First came the floods, then came the winds. In the wake of these natural events, destruction and devastation raged. Friday, 27 January 2023, 9:08pm. A moment in time, forever etched in my mind. Lights went out, waters rose and the necessity to swim out of home knocked on the door. Life changed. Chaos reigned. Disbursed through the accompanying bedlam were people, displaying the worse, and thankfully, the very best of human nature.
In the ensuing days, the business of clearing and cleaning, tidying and trying to make sense of life literally turfed into disarray followed. Most people rose to their full human potential. Support and empathy were extended. Practical help offered. Friends turned up their sleeves to do whatever they could. Complete strangers offered old fashioned kindness. It was a salient reminder of what we are capable of as individuals and a society. When hard times strike, most of us band together, laying differences aside, channelling our efforts towards putting things right. It’s the Kiwi way after all.
Many people throughout the country are still dealing with the obliteration that’s been brought to bear. Some to greater extents than others. Irrespective of whether these catastrophic events have affected us personally or not, everyone is impinged in some way. After safety is achieved, thoughts of money dominate. As a nation, how are we going to fund the work required to return Aotearoa and her people to a semblance of normality? On a personal front, how do you rebuild what’s taken a lifetime to create?
Having survived the floods, these questions have commanded my attention. Both country and personal aftermaths are likely to take some time to redress. I’ve started my trek however, attempting to put my world to rights. On the basis this is a money column and with the thought of helping others manage calamities that befall them, I’ve shared below some of the steps I’ve been taking. Hopefully, you’ll find value in them.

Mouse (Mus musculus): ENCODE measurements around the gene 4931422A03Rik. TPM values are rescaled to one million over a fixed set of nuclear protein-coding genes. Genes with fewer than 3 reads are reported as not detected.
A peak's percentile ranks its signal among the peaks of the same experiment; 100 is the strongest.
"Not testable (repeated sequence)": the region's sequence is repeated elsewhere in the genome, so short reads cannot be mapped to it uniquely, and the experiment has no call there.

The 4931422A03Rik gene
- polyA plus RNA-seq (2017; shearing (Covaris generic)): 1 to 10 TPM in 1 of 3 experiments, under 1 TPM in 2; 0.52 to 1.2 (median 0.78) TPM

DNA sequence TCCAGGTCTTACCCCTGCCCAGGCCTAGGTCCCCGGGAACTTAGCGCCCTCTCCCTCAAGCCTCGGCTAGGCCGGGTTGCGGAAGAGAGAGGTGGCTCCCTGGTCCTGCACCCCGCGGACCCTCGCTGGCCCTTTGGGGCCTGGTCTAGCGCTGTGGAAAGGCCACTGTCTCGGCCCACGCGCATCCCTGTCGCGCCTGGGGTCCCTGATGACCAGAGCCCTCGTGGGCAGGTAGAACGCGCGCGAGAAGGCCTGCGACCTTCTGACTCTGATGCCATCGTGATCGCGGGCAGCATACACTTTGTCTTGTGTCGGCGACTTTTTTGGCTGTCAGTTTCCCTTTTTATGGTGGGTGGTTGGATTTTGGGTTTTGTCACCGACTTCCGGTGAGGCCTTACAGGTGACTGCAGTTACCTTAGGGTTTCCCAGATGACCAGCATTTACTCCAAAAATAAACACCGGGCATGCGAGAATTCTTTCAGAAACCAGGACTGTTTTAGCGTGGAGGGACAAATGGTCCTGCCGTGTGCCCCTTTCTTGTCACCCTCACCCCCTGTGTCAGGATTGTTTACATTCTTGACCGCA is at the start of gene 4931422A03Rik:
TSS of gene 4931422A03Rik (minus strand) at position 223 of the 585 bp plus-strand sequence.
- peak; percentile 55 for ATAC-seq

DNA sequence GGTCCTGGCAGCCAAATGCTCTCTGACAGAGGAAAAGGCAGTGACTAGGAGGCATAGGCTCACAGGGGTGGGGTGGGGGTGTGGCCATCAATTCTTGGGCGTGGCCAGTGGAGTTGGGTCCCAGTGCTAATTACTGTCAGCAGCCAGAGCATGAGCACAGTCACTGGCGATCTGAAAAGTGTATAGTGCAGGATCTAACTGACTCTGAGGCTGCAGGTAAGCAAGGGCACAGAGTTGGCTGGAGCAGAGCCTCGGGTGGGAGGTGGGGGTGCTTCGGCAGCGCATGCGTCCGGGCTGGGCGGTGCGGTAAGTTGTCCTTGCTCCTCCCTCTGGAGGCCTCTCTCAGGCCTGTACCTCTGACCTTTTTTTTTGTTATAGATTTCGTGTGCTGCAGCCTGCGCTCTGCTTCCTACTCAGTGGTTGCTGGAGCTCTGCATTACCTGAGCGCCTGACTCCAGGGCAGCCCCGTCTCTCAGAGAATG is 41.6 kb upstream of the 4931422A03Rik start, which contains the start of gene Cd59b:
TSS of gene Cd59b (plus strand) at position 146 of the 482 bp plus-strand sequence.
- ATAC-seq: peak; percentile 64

1. Put your hand up. Ask for help. Then, gratefully accept it.
This can be difficult when we feel unworthy of receiving assistance. We reason other people are in greater need or deserve assistance more than we do. As my friend Lois patiently told me however, people’s pain can be different but that doesn’t mean you shouldn’t recognise your own pain nor take steps to alleviate it. When I let others know what had happened, people literally came out of the woodwork. They showed up and stepped up. One kind couple who I hadn’t even met before the sudden turn of events, lent me their car. Others turned up with hot drinks and food. As humans, most of us want to rally around those we see in pain. On this basis, let them. Accept help. It will propel you forward. Remember, you are worthy of others time, support and love no matter what form it comes in.
2. Make a list. Jot down the things you need to attend to. Prioritise them.
Top of my list was finding a safe place to stay and organising people to move and salvage what I could. Having a list keeps you organised and on track. It’s your blueprint to putting your world to right and creating your future.
3. Mobilise people. Reach out to your friends and your networks.